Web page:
Back at it...

IMG_6403.jpg

Hey Guys! It's been awhile—my temporary blogging break accidentally turned into three-and-a-half years. I used my time well, however and have added a new baby—who will be three in June—and a puppy. My oldest is in third grade, and I'm homeschooling my kindergartner. Building babies and raising children is a lot more work than flipping furniture, so if one or the other had to go, I guess it should be the furniture. But anyway, three years later and I'm still here, same husband, same house, same me (I think). And the puppy—meet Timber, a brown, curly, miniature poodle who cares far more about digging in the trash than learning how to do his business outside.

But anyway, back to this space... I've recently been updating and consolidating my design portfolio, instagram and blog onto one new site so it's a lot easier to navigate than before. Not sure how much I'll be blogging (do people even read blogs anymore?) but you might see a post now and then.

Today I'm sharing a little furniture flip that I completed last year. I've struggled for awhile with finding the right bookshelf for our room. The space demanded that it be taller than the bathtub access panel on the wall, fairly shallow (<11"), less than 36" wide, have some hidden storage, and be pretty. Not too hard, right? You wouldn't think so, but I've found that alot of the reasonably priced bookshelves on the market are either too deep, too narrow,  too wide, or too expensive. I've gone through a couple of options over the last few years, but I didn't like the look of the cheap MDF version I got off craigslist (not shown), and the gray DIY version (below) was too wobbly and didn't have enough space for our books. It also had some weird wooden protrusions that made it difficult to use. Sometimes thrift store rehabs work, sometimes they don't...  

IMG_0460.JPG
IMG_0463.JPG

My boys hate going thrift shopping—or actually doing errands of any kind—so my secondhand runs have been limited lately. But on one of these runs, I found a bedraggled red shelf that needed some love. I dragged it home and started to work my magic. The structure was solid, but the shelves were not. I ended up buying pine boards at Home Depot and having them cut them down for me to replace the shelves. I didn't get any actual before pics, but here it is once I had filled in all the previous shelf peg holes and screwed in one of the new shelves.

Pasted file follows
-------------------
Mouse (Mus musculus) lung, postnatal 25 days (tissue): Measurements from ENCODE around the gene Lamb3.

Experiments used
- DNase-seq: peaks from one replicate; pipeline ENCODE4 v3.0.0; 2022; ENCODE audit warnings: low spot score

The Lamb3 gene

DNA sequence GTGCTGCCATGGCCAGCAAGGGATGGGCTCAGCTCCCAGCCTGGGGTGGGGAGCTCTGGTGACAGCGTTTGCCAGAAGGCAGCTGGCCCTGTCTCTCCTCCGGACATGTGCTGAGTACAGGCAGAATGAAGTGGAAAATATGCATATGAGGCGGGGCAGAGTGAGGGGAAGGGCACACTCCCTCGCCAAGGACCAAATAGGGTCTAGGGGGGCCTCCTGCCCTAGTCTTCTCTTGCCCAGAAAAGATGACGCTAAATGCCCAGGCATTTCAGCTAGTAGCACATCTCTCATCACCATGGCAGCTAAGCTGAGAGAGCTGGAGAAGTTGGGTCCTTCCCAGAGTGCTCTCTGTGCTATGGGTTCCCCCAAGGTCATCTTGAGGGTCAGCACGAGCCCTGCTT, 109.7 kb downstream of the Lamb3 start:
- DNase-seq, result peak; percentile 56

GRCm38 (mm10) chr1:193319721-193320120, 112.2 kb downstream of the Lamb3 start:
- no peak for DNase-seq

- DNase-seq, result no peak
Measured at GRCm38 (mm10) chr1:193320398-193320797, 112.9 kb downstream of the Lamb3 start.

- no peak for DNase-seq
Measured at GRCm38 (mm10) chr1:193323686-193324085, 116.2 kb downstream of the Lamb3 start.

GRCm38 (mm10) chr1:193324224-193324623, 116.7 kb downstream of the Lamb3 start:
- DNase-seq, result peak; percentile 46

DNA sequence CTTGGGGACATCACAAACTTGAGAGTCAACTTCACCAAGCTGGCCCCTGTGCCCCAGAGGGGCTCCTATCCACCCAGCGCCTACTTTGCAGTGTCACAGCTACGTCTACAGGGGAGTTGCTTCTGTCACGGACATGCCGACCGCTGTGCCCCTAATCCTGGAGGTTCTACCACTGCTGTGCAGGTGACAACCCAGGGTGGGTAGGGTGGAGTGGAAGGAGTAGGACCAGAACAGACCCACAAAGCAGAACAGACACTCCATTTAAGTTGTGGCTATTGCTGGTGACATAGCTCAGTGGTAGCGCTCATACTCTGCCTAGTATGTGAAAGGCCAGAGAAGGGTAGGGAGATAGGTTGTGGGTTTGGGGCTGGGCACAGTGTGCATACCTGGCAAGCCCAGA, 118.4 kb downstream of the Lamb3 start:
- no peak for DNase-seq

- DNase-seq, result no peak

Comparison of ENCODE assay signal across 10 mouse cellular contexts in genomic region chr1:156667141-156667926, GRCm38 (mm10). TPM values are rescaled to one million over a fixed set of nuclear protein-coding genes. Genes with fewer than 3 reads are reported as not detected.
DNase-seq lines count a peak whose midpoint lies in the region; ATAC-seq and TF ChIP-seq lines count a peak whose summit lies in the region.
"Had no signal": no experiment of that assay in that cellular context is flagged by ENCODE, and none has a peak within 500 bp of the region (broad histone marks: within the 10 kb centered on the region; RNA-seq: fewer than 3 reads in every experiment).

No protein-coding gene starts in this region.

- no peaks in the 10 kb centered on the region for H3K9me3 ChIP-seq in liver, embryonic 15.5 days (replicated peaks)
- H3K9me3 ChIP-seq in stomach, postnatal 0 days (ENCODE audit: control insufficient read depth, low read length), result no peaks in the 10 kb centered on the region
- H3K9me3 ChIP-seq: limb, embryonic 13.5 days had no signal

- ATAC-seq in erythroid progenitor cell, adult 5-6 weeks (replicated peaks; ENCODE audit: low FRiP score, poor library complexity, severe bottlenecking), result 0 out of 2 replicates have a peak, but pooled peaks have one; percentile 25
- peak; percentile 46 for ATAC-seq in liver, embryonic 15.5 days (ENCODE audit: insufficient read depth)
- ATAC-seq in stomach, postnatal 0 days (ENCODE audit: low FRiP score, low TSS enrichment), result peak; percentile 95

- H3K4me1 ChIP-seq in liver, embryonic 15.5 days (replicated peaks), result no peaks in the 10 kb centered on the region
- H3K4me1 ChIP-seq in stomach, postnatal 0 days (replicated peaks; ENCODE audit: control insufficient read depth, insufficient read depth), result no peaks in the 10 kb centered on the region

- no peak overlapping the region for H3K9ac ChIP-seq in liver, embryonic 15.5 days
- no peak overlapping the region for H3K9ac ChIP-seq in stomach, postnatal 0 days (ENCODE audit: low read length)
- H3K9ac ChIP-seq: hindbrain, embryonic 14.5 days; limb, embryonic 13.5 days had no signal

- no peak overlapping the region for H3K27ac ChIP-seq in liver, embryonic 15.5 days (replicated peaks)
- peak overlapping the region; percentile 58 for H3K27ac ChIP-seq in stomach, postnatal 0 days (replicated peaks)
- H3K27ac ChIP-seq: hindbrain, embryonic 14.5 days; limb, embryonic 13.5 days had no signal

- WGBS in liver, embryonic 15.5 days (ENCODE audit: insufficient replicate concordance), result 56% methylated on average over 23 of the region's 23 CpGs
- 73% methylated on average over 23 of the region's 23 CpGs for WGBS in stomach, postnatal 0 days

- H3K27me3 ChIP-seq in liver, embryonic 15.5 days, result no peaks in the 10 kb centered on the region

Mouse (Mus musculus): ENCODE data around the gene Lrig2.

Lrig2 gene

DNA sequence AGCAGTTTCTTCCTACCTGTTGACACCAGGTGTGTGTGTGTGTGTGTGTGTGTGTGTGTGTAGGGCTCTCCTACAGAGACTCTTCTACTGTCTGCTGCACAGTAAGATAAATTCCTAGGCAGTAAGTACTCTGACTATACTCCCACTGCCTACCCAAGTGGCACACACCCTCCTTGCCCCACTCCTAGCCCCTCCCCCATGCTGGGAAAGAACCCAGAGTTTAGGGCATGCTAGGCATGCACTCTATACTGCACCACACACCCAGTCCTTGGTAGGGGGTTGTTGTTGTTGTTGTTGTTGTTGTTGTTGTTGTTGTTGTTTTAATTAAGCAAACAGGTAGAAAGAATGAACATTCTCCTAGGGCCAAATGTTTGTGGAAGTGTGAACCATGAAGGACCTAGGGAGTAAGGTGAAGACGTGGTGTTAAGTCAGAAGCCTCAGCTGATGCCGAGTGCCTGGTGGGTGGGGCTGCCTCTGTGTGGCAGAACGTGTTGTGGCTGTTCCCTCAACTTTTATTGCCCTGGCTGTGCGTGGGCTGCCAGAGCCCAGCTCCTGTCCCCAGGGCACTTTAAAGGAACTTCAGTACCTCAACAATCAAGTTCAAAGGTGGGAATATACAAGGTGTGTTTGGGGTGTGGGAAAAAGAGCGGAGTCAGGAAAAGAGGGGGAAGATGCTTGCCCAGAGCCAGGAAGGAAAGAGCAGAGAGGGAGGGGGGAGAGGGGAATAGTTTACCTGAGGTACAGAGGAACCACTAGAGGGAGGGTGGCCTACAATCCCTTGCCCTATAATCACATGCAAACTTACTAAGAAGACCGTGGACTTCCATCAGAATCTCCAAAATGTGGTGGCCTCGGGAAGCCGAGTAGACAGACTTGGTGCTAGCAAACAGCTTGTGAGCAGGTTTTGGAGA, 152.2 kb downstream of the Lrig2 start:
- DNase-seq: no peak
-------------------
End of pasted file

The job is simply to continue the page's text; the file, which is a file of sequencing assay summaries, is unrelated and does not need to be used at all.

IMG_8649.jpg
IMG_8642.jpg

I wanted to make a storage area in the bottom, so I measured and pre-drilled holes in the bottom for some hidden hinges. I wanted to make sure it all lined up before I went to the trouble of priming and painting. I ordered some tapered legs on amazon and primed and painted them along with everything else. I like getting my primer tinted in order to limit the number of paint coats needed—doesn't have to be the exact shade, just similar. Kilz oil-based primer is my favorite for these sorts of projects as the adhesion and coverage is great. It does smell though, so outside is best...

IMG_8650.jpg
IMG_8653.jpg
IMG_8654.jpg

After painting, I attached the legs, the hidden hinges and magnetic clasp for the secret cubby. It took me awhile to settle on hardware, but these faux leather pulls at Target seemed to fit, and the price was right. I'm really happy with how it turned out—I love the scale of the piece and the fact that I can store random things in the hidden compartment. It also perfectly hides the bathtub access panel behind. 

CC0_7131.jpg
IMG_6420.jpg
IMG_6405.jpg
IMG_6410.jpg
CC0_7135.jpg
Joy LewisComment